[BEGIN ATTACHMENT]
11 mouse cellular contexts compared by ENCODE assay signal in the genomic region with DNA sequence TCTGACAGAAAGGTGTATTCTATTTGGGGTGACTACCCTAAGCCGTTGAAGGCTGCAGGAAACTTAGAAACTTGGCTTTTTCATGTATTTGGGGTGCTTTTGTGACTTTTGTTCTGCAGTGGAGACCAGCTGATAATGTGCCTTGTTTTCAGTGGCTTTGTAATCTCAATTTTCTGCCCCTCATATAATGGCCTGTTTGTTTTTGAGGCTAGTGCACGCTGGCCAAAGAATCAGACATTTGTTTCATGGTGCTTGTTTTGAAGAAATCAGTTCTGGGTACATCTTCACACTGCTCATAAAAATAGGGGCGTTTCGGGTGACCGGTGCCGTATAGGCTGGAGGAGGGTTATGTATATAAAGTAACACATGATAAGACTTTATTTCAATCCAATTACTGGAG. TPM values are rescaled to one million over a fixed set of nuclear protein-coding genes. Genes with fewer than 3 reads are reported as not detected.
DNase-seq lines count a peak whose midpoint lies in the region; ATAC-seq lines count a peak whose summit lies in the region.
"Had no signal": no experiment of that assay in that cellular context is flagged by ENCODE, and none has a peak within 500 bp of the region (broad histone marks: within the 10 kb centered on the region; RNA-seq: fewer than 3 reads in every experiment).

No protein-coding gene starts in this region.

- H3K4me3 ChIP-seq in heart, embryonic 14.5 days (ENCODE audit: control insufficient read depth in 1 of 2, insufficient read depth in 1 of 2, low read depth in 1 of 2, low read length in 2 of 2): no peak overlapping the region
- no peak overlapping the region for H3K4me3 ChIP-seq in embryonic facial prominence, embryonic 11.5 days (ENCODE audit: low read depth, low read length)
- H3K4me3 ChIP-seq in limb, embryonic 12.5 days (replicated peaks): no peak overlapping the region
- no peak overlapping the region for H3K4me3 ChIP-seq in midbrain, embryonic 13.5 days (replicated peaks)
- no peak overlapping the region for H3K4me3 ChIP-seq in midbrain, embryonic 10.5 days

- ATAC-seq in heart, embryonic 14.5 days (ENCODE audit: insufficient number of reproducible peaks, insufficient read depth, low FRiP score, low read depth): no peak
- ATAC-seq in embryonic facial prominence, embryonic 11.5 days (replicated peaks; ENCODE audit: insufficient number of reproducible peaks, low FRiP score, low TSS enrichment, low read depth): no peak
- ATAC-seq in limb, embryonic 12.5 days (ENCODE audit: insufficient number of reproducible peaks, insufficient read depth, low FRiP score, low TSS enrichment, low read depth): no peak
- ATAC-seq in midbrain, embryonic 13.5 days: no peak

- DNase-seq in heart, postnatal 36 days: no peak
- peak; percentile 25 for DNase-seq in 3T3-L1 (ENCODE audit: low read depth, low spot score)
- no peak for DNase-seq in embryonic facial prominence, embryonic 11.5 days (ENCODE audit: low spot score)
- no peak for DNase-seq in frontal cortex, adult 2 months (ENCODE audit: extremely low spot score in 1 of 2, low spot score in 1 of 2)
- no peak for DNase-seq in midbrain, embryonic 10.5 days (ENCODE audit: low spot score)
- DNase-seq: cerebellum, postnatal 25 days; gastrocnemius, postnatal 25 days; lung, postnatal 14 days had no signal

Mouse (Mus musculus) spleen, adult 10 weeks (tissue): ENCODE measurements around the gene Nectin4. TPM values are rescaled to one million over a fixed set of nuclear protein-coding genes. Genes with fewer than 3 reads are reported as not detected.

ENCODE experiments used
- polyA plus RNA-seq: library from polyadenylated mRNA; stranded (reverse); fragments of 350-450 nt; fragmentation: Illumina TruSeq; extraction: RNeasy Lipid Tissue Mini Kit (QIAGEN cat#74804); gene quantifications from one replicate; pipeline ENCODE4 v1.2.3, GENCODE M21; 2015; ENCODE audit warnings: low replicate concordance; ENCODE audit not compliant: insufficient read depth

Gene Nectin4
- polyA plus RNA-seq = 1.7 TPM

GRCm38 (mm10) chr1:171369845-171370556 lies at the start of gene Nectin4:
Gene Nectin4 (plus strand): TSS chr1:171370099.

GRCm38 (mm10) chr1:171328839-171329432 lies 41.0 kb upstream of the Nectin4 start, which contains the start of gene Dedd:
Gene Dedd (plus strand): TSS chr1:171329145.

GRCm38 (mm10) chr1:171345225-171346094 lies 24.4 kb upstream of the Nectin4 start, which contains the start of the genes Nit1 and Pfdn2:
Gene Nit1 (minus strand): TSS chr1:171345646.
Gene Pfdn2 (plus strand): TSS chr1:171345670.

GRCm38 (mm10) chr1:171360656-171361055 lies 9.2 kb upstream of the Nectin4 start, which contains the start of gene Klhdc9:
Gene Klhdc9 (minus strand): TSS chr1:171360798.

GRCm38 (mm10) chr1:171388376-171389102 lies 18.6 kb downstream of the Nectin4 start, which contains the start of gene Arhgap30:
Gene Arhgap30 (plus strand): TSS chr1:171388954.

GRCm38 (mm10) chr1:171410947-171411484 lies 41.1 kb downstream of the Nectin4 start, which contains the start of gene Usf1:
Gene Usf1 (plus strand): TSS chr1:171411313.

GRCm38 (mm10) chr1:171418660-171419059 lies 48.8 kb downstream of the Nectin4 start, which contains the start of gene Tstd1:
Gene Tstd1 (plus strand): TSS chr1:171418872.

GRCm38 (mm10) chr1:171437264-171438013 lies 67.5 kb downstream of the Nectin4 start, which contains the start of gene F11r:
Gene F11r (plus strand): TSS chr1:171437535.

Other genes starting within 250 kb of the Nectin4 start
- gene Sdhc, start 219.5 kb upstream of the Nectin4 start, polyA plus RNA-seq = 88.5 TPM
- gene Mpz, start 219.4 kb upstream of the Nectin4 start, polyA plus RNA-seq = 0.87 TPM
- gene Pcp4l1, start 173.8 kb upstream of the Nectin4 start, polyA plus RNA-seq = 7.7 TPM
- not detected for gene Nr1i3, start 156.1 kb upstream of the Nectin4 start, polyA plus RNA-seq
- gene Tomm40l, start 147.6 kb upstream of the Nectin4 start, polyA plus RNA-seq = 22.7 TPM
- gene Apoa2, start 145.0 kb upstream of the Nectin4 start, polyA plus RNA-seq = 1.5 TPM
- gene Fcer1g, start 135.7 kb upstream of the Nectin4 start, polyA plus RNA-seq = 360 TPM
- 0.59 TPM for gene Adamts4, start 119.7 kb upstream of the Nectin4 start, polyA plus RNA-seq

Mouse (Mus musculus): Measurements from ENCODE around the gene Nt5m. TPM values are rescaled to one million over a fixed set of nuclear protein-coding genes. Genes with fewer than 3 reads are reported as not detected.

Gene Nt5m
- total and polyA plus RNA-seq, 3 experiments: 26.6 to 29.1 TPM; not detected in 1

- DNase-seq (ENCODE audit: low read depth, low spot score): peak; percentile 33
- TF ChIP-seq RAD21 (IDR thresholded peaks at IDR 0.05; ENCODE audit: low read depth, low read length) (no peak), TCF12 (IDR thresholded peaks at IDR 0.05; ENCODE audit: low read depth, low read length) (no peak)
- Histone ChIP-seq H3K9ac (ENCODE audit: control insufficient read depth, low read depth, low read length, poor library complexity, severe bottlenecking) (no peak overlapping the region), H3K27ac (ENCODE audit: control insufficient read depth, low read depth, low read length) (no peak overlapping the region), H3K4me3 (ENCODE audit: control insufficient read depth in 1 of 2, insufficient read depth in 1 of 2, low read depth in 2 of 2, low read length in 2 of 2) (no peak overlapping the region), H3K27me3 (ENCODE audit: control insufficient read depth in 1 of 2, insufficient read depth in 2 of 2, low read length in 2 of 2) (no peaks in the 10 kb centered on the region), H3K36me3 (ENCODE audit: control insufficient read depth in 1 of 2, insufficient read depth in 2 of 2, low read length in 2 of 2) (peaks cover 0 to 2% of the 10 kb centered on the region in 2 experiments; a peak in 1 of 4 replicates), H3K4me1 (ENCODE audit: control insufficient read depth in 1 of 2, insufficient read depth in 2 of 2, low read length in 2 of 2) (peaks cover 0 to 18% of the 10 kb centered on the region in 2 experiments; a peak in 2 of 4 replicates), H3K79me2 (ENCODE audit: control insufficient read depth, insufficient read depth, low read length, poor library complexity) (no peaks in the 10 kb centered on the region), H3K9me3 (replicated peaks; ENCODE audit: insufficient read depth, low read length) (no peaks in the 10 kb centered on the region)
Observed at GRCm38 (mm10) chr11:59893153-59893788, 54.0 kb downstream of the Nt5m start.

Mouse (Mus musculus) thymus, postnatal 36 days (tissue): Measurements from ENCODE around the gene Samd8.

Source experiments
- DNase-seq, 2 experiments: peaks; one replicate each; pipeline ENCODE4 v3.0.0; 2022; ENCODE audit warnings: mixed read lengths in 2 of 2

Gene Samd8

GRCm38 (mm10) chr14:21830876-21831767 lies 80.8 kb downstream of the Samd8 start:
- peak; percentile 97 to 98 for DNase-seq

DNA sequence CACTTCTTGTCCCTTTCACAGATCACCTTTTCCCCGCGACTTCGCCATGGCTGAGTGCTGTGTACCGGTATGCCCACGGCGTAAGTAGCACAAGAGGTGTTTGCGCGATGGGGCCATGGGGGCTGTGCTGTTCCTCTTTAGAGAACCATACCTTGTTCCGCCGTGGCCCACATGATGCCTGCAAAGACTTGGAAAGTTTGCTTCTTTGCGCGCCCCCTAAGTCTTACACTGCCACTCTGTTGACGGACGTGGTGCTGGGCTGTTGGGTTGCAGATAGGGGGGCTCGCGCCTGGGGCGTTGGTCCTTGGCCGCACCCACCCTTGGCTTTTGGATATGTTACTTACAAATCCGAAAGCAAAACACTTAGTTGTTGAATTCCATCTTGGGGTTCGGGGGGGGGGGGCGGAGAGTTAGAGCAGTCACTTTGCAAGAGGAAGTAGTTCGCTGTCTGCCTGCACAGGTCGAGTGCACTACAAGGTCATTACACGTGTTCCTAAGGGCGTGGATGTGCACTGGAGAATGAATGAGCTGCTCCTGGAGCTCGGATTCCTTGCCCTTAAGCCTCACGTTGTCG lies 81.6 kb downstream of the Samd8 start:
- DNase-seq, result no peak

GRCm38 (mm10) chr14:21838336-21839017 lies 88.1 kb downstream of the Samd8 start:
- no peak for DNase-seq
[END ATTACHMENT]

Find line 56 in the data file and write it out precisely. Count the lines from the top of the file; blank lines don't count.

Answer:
- Histone ChIP-seq H3K9ac (ENCODE audit: control insufficient read depth, low read depth, low read length, poor library complexity, severe bottlenecking) (no peak overlapping the region), H3K27ac (ENCODE audit: control insufficient read depth, low read depth, low read length) (no peak overlapping the region), H3K4me3 (ENCODE audit: control insufficient read depth in 1 of 2, insufficient read depth in 1 of 2, low read depth in 2 of 2, low read length in 2 of 2) (no peak overlapping the region), H3K27me3 (ENCODE audit: control insufficient read depth in 1 of 2, insufficient read depth in 2 of 2, low read length in 2 of 2) (no peaks in the 10 kb centered on the region), H3K36me3 (ENCODE audit: control insufficient read depth in 1 of 2, insufficient read depth in 2 of 2, low read length in 2 of 2) (peaks cover 0 to 2% of the 10 kb centered on the region in 2 experiments; a peak in 1 of 4 replicates), H3K4me1 (ENCODE audit: control insufficient read depth in 1 of 2, insufficient read depth in 2 of 2, low read length in 2 of 2) (peaks cover 0 to 18% of the 10 kb centered on the region in 2 experiments; a peak in 2 of 4 replicates), H3K79me2 (ENCODE audit: control insufficient read depth, insufficient read depth, low read length, poor library complexity) (no peaks in the 10 kb centered on the region), H3K9me3 (replicated peaks; ENCODE audit: insufficient read depth, low read length) (no peaks in the 10 kb centered on the region)